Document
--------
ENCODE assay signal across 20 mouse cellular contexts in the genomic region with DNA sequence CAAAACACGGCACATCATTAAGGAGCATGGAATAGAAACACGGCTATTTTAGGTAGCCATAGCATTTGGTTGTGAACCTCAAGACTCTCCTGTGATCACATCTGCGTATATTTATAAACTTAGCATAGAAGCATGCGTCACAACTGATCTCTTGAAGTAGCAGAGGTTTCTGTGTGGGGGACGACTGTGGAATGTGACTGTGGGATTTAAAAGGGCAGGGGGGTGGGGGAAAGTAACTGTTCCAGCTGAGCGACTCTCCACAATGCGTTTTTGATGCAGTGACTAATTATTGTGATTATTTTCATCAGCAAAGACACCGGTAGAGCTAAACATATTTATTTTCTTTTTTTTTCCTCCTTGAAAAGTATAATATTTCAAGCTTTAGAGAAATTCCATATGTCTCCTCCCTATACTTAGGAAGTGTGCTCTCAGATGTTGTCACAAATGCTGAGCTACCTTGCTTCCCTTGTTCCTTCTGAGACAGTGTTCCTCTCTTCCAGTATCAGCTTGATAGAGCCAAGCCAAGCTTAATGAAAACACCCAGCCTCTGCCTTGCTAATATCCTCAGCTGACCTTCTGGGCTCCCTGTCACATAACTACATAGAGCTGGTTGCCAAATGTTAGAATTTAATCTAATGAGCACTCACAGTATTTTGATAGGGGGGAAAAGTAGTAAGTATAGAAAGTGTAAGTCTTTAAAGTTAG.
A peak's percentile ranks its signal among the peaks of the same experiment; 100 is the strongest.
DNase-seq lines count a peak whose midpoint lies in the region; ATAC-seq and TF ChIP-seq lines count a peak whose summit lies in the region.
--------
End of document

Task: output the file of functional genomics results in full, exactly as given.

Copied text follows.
ENCODE assay signal across 20 mouse cellular contexts in the genomic region with DNA sequence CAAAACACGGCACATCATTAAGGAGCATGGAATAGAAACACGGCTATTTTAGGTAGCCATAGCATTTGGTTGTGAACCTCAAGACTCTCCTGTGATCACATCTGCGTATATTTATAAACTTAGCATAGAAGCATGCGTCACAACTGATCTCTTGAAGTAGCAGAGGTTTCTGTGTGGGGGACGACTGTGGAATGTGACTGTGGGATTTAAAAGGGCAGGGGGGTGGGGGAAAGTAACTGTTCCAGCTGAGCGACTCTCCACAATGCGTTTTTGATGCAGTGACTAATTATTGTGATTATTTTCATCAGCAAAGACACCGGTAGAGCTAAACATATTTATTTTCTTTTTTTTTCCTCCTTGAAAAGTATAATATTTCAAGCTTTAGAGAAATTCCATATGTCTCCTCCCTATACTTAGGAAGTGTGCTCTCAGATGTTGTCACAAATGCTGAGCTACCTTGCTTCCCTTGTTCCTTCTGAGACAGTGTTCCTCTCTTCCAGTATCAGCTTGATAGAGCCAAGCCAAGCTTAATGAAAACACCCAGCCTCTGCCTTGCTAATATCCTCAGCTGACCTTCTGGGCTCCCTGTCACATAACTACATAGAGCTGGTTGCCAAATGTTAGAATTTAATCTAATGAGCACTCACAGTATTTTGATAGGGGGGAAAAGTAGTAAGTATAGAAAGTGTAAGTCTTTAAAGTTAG.
A peak's percentile ranks its signal among the peaks of the same experiment; 100 is the strongest.
DNase-seq lines count a peak whose midpoint lies in the region; ATAC-seq and TF ChIP-seq lines count a peak whose summit lies in the region.